COVID vaccine does not harm fertility in women: Doctors

TNIE spoke to experts to bust the myths around infertility due to the COVID vaccine.
For representational purposes
For representational purposes

TIRUCHY: 28-year-old Varsha (name changed), who is a frontline worker, has not taken the COVID vaccine so far. She is apprehensive after hearing rumours that the vaccine can impact fertility. Many women, in the 20s to 30s age bracket are apprehensive about taking the vaccine due to this worry.

TNIE spoke to experts to bust the myths around infertility due to the COVID vaccine.

There are no studies that the COVID vaccine can affect fertility in either men or women. Gynecologists are in agreement that the vaccine does not affect fertility in any way.

“No vaccine can cause infertility. There is absolutely no proof that the vaccine has such an effect. It is a total myth and women in this age group can take the vaccine,” said Dr Poovathy, Dean, Pudukkottai Government Medical College Hospital and Gynecologist.

Doctors said that reports from the British Fertility Centre and other associations have clearly stated that the vaccine does not cause any fertility issues.

“The vaccine does not have any impact on fertility. Many associations have published reports that it does not cause infertility. However, for people going in for IVF treatment, if they wish to, they can delay the treatment if they are taking the vaccine. This is simply because the vaccine can cause fever, and if a person gets pregnant, they may get scared.  There is no scientifically proven side effect on fertility. Everyone who can must take the vaccine,” said Dr Bhuvaneshwari, Director, Institute of Reproductive Medicine, Obstetrics and Gynecology, Dr Rela Hospital.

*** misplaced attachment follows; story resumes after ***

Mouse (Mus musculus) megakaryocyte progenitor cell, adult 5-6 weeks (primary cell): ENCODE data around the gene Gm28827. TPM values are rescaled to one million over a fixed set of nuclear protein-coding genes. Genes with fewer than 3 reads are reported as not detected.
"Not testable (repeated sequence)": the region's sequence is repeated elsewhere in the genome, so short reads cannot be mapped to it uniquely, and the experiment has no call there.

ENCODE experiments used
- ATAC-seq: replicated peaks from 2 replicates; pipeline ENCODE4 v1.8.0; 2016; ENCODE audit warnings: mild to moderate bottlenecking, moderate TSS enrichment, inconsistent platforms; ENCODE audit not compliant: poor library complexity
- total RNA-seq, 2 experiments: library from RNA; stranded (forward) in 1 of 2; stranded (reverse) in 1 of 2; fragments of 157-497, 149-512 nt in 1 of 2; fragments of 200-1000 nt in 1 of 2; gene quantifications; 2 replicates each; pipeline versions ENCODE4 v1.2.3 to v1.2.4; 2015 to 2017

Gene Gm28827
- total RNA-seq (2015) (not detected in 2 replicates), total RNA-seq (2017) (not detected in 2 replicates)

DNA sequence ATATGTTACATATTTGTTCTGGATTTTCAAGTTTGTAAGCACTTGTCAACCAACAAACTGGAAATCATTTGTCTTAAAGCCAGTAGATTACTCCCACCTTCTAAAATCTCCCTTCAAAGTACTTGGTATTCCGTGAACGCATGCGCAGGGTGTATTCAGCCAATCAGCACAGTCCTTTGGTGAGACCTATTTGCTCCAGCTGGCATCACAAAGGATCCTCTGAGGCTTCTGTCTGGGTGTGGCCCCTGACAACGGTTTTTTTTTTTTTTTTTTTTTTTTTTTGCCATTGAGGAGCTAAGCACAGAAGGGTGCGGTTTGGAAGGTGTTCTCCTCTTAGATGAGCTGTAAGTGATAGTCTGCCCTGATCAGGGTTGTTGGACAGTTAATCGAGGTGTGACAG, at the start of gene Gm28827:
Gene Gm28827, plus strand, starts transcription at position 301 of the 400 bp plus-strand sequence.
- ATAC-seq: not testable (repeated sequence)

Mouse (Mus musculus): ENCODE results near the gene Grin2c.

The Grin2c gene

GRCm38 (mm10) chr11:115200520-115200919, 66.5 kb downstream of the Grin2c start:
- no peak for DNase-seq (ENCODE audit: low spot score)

Doctors also say that people who are trying to get pregnant should delay conception for 6-8 weeks post vaccination.

“As of now, we are not vaccinating pregnant women, There is no need to panic if you find out you are pregnant after vaccination. It is unlikely to be harmful. As trials have not included pregnant women, there is no safety data,” said Dr Vijaylakshmi Balakrishnan, Senior Consultant Infectious Diseases, Kauvery Hospital.

“Those who can afford to delay conception by a month or so should do so. There is no study or evidence, but we feel it’s better to postpone it by a month. In early pregnancy, people tend to get scared. There is nothing to worry even if you get pregnant immediately after vaccination,” added Dr Bhuvaneshwari

However, pregnant women are not advised to take the vaccine currently.

“We don’t know the effects of the COVID vaccine on the foetus and mother. As there are no studies, we are not advising it currently.For very high risk pregnancies, depending on the condition of the mother, if the doctor advises, the vaccine can be taken,” said Dr Charmila Ayyavoo, Director of Aditi Hospital, Tiruchy.

In the UK, pregnant frontline workers, who are at high exposure to the virus have been advised to take the vaccine. They are being given the vaccine with informed consent.

“According to UK guidelines, healthcare workers are being given the vaccine. As we are not sure of the effects of the vaccine, we are not recommending it for pregnant women currently. There is no need to panic though if a person gets pregnant after getting a dose of the vaccine,” said Dr Deepa Mukhundhan, Secretary, Tiruchy Obstetric and Gynecologist Society.

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